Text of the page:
Let's Hear It For Global Warming

Truth in labeling: I didn't actually take this picture today, but I could have had I thought to bring my camera to Brighton Beach with me. If anything, there were even more people than you see here taking advantage of what might turn out to be the last day of summer. It may be the second week of October, but today the temperature hit 88 degrees (31C), and even now, at 1 o'clock in the morning, it's still 80 (26.5).

It's been like this all week, although today was the hottest day yet. Even out at the beach, where it's generally 10 degrees cooler than in town, even sitting just feet away from the water, it was just plain hot. The weather is supposed to start returning to normal tomorrow, but they've been saying that for days now. Today was supposed to barely hit 80, in fact, when it turned out to be an all-time record breaker, so if they're wrong about tomorrow as well, I'll be straight back to the beach come morning.

But as I went for one last swim this afternoon, I did it with the assumption that it would be many months before my next one, unless of course I manage to slip off to Florida or Hawaii sometime over the winter. And that made it exceptionally hard to drag myself out of the water, even though I was already late and getting later for an appointment in town.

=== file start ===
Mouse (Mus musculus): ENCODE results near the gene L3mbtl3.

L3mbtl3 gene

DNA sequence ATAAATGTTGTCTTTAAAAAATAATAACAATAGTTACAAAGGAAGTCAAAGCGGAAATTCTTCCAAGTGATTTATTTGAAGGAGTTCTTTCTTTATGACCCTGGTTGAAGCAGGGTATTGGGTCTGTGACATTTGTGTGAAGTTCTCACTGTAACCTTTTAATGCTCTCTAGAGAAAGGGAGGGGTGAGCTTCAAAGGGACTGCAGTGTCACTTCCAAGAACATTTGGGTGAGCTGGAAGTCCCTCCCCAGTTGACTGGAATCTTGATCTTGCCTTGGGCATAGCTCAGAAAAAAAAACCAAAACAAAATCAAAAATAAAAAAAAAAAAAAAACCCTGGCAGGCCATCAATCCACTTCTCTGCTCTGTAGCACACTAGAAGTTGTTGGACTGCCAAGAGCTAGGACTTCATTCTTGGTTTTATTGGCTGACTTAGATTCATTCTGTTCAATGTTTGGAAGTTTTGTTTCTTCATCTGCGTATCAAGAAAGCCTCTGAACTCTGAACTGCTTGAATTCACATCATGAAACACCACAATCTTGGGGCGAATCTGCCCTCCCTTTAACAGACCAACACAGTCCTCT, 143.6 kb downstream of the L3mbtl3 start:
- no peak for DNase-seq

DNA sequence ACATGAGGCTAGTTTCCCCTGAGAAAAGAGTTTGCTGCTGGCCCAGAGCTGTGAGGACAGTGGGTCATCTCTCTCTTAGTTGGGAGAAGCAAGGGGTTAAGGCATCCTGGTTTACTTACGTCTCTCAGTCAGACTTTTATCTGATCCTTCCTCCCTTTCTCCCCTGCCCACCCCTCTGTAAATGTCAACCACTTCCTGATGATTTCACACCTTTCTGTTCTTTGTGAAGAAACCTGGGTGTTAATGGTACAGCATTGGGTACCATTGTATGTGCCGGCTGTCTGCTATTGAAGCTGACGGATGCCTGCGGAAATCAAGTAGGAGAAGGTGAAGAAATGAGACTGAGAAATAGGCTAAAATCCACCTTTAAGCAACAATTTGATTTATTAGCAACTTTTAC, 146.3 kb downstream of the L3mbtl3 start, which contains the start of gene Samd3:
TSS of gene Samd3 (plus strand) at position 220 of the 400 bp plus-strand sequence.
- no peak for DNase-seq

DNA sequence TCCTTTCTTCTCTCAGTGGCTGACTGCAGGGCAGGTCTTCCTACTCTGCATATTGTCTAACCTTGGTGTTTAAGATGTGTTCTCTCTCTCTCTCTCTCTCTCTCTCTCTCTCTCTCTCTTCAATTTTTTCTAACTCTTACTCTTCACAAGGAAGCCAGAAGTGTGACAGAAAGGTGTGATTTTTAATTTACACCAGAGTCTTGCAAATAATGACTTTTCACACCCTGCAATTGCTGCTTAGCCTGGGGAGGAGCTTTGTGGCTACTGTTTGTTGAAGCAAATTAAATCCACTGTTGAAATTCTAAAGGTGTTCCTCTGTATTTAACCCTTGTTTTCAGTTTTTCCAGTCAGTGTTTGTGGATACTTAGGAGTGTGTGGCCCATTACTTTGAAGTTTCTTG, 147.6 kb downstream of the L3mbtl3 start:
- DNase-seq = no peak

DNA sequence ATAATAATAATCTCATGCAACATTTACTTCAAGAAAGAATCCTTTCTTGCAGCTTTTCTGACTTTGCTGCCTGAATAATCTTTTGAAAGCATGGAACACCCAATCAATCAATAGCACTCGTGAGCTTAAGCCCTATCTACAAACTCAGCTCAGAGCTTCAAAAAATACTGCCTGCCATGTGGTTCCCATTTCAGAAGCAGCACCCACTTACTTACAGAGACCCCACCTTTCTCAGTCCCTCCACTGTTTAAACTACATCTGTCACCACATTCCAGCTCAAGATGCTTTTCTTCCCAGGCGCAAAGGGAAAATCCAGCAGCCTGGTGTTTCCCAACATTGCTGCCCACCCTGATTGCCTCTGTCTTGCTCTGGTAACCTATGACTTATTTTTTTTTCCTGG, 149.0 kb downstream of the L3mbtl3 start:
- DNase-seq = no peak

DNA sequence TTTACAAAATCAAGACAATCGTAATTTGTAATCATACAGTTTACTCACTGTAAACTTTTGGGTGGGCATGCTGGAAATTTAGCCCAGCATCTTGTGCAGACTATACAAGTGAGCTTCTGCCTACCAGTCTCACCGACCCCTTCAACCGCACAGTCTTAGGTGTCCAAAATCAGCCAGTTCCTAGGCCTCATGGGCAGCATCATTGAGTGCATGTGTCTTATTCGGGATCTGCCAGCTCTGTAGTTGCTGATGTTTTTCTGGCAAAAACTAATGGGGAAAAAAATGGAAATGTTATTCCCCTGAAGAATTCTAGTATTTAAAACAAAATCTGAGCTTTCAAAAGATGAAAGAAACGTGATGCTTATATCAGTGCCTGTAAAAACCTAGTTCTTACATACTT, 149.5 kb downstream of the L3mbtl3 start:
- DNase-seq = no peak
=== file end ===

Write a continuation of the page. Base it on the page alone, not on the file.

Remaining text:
There's something incredibly melancholy about the last swim of the season, and I find this ever more so as I get older. No longer is it just a matter of waving goodbye to the joys of another summer; there's also a growing consciousness of the dwindling supply of summers still remaining, a growing sense that while beach weather will always come around again, one of these years it will do so in my absence.

Of course I've been especially blessed of late by having two summers per year to wax melancholy over. It was only last March that I was saying goodbye to the Southern Hemisphere summer with a last swim at La Perouse outside of Sydney. But this looks like being the first time in four years that I won't get to Australia for some or all of their summer, and the first time in a lot more years that I'll face the full wrath of a North American winter. With that in mind, you won't hear me complaining if these 80 degree temperatures last right into November or December.